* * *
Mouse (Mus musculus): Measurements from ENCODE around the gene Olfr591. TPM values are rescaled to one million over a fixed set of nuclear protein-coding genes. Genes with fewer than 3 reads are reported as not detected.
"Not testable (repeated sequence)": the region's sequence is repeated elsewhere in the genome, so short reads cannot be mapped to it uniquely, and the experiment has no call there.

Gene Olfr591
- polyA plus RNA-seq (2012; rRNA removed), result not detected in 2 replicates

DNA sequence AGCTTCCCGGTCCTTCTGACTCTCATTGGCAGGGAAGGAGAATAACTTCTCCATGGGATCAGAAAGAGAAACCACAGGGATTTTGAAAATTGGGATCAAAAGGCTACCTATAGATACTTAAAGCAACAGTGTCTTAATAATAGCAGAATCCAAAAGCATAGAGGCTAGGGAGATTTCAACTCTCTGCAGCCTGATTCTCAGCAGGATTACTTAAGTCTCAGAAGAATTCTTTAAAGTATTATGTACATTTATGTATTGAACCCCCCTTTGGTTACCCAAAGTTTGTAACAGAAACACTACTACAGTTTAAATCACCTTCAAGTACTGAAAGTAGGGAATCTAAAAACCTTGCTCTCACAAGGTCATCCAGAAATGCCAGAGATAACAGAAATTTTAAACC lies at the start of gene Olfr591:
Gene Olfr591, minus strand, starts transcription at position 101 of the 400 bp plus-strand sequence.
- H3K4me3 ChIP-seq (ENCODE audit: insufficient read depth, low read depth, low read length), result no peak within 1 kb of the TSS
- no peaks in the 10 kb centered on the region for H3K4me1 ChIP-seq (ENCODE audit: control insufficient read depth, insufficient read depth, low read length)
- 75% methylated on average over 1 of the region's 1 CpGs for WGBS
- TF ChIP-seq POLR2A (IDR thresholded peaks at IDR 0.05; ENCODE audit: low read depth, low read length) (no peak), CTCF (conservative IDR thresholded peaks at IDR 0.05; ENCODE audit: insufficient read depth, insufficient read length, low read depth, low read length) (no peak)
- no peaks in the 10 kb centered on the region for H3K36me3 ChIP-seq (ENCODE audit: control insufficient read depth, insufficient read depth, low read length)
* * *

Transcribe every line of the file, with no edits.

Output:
Mouse (Mus musculus): Measurements from ENCODE around the gene Olfr591. TPM values are rescaled to one million over a fixed set of nuclear protein-coding genes. Genes with fewer than 3 reads are reported as not detected.
"Not testable (repeated sequence)": the region's sequence is repeated elsewhere in the genome, so short reads cannot be mapped to it uniquely, and the experiment has no call there.

Gene Olfr591
- polyA plus RNA-seq (2012; rRNA removed), result not detected in 2 replicates

DNA sequence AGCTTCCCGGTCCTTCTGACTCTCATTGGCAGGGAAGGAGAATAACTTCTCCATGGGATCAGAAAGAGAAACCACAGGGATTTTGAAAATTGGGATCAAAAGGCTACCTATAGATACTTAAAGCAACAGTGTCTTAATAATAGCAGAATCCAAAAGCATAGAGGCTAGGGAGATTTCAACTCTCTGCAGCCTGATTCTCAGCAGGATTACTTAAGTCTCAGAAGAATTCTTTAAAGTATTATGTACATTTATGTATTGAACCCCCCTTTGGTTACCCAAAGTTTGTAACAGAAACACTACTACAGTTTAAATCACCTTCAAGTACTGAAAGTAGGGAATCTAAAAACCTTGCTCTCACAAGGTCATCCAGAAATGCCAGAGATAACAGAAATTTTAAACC lies at the start of gene Olfr591:
Gene Olfr591, minus strand, starts transcription at position 101 of the 400 bp plus-strand sequence.
- H3K4me3 ChIP-seq (ENCODE audit: insufficient read depth, low read depth, low read length), result no peak within 1 kb of the TSS
- no peaks in the 10 kb centered on the region for H3K4me1 ChIP-seq (ENCODE audit: control insufficient read depth, insufficient read depth, low read length)
- 75% methylated on average over 1 of the region's 1 CpGs for WGBS
- TF ChIP-seq POLR2A (IDR thresholded peaks at IDR 0.05; ENCODE audit: low read depth, low read length) (no peak), CTCF (conservative IDR thresholded peaks at IDR 0.05; ENCODE audit: insufficient read depth, insufficient read length, low read depth, low read length) (no peak)
- no peaks in the 10 kb centered on the region for H3K36me3 ChIP-seq (ENCODE audit: control insufficient read depth, insufficient read depth, low read length)